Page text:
Voter’s remorse. It happens nearly every year. It used to hit when the envelope containing a Heisman Trophy ballot fell into the mailbox. Now it occurs upon stroking the send button.
I had no such regrets in 1992, when I gave my first-place vote to eventual third-place winner Garrison Hearst, a Georgia running back, and left Gino Torretta off my three-deep ballot. Torretta didn’t have nearly as strong a case as Hearst. Back then, Heisman hype seemed to figure more in the voting.
Now the outcomes seem less about hype and more about substance. Nobody was hyped harder this year than four-year Texas starter Colt McCoy, the winningest quarterback in college football history, but he won’t win.
Predicted results to be announced on tonight’s 7 p.m. ESPN show: 1. Alabama running back Mark Ingram, 2. Stanford RB Toby Gerhart, 3. McCoy, 4. Florida QB Tim Tebow, 5. Nebraska defensive tackle Ndamukong Suh.
My ballot: 1. Gerhart, 2. Boise State sophomore quarterback Kellen Moore, 3. Ingram.
Hype still has influence, and strangely, Moore, a 6-foot, 187-pound sophomore from Prosser, Wash., received little of it. His numbers were nothing short of phenomenal, starting with a 13-0 record. He threw 39 touchdown passes and just three interceptions. Five of his TD strikes came on Nov. 27 against a Nevada team that had not lost a game in conference play until that day. Just a sophomore who plays in the thin Western Athletic Conference, Moore never was a serious contender. Maybe next year.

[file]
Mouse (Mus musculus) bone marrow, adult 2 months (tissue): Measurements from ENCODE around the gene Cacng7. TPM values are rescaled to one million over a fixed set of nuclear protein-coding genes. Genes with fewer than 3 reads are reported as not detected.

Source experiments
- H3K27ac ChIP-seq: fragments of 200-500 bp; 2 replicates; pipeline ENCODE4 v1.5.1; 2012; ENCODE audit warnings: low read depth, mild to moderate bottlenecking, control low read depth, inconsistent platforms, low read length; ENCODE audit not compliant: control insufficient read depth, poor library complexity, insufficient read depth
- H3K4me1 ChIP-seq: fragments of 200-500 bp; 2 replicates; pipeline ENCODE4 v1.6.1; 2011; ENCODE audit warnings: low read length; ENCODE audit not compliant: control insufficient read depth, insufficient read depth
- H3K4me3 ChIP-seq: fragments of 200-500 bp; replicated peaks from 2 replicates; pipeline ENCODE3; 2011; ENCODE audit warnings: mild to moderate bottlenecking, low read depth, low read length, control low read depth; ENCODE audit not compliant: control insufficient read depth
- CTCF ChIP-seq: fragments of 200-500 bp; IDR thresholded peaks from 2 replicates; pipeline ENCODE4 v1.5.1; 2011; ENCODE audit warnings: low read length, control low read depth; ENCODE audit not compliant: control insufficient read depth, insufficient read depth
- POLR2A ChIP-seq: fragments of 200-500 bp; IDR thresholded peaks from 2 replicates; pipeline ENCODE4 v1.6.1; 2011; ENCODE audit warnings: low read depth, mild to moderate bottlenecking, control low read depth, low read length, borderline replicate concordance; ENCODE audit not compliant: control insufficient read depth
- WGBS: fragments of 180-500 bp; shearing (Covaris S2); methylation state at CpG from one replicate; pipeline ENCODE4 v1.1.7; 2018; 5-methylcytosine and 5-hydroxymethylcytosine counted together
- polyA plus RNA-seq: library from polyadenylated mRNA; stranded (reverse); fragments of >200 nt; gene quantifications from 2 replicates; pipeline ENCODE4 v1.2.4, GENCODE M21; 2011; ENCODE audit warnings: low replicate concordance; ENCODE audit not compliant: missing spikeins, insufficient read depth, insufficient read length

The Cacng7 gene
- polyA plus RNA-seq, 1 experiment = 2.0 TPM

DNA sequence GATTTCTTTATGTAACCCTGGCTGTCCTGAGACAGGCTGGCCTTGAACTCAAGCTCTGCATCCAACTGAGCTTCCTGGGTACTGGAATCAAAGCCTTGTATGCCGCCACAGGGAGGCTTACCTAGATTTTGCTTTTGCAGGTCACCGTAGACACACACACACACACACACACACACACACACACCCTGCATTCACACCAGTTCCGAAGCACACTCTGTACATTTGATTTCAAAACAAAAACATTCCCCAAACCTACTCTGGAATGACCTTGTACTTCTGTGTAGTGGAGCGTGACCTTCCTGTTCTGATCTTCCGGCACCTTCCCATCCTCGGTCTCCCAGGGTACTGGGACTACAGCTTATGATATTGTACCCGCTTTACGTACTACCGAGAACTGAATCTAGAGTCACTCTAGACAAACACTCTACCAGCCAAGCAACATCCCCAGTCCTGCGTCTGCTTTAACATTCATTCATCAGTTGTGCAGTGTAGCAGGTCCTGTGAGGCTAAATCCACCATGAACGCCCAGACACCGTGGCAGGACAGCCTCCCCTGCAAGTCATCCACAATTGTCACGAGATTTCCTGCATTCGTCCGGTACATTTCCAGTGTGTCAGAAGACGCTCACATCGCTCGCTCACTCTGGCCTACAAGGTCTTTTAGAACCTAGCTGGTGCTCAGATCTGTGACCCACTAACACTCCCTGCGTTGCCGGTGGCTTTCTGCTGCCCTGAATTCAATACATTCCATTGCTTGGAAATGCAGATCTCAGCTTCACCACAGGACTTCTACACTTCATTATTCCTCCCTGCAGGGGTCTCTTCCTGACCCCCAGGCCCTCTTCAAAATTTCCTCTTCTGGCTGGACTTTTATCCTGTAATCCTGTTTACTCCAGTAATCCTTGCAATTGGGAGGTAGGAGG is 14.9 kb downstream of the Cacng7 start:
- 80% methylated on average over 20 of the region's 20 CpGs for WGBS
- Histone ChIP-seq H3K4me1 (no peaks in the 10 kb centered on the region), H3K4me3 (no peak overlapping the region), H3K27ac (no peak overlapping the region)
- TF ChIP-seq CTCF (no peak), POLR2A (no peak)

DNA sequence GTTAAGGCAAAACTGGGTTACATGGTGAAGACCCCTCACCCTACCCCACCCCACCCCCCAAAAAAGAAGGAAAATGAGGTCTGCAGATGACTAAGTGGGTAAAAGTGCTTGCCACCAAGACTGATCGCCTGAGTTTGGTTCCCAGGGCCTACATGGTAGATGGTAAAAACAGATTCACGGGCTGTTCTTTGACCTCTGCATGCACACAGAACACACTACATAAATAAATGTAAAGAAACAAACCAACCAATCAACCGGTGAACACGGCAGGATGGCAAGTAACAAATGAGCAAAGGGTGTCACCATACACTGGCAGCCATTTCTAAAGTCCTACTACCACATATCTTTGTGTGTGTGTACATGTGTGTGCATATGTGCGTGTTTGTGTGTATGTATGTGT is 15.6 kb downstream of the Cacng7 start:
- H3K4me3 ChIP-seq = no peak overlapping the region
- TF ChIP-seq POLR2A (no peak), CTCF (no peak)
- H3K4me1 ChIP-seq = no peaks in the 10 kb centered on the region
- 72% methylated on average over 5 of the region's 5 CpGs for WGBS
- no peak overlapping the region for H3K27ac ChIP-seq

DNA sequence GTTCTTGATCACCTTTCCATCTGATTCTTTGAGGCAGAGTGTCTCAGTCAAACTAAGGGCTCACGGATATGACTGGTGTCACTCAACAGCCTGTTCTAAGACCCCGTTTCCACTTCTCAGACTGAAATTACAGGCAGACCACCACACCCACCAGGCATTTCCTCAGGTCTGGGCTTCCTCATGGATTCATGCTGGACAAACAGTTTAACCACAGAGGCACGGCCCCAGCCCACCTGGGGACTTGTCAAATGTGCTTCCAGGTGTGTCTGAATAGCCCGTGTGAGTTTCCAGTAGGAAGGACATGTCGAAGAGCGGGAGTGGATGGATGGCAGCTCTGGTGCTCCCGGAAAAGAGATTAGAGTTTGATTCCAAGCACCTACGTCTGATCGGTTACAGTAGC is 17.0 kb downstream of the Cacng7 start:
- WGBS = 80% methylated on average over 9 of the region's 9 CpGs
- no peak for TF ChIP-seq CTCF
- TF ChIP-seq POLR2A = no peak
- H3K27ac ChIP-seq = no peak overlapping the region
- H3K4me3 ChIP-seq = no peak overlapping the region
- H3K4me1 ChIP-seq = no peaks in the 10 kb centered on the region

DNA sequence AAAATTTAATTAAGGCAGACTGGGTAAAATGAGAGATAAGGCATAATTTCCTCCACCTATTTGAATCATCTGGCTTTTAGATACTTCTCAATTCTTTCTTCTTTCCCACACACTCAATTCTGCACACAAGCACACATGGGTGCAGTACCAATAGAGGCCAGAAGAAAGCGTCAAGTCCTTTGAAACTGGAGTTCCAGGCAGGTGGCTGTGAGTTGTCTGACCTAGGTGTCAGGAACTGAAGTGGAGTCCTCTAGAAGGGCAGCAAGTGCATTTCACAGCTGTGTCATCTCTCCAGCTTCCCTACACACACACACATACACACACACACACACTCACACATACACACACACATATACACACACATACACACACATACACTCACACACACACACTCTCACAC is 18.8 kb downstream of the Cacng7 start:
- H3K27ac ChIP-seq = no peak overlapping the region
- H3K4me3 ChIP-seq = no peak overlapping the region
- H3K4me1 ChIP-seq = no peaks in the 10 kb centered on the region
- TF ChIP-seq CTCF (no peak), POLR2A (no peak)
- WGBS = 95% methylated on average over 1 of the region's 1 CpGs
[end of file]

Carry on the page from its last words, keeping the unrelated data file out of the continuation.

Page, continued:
The toughest call came when casting a third-place vote. Should it go to Suh or Ingram? The battle waged in my brain went something like this: If I give it to Suh and omit Ingram, am I subconsciously doing so to try to rig the deck for Gerhart, the guy I’ve backed for the past month? If I vote for Ingram, am I putting too much emphasis on Suh’s quiet day against Kansas because I was at the game and not enough on Suh’s effort against Texas (41⁄2 sacks) in the Big 12 title game?
Unable to watch it because I was in the air, flying to Los Angeles to cover the KU-UCLA basketball game, I only read about it.
As soon as I pressed the button, I wondered if I had done the right thing and hoped the third-place waffle wouldn’t affect the outcome, which in theory could happen if Ingram edges Gerhart by a vote.
Putting Gerhart on top was the easiest decision. He led the nation with 1,736 yards and 26 rushing touchdowns. He gained 200 yards on the ground against Washington, 223 against Oregon, 205 vs. Notre Dame. Against strong competition in the final four weeks — Oregon, USC, California and Notre Dame — he averaged 185.5 yards rushing and scored 13 touchdowns. Gerhart’s first pass of his college career went for a TD against ND.
Gerhart wears No. 7, stands 6-1, and weighs 235 pounds. He comes from Norco, as country a town as there is in Southern California. He played for his father at Norco High, where Toby’s parents were high school sweethearts.
Gerhart deserves to become Stanford’s second Heisman Trophy winner, following quarterback Jim Plunkett (1970). John Elway? He finished second to Herschel Walker in 1982.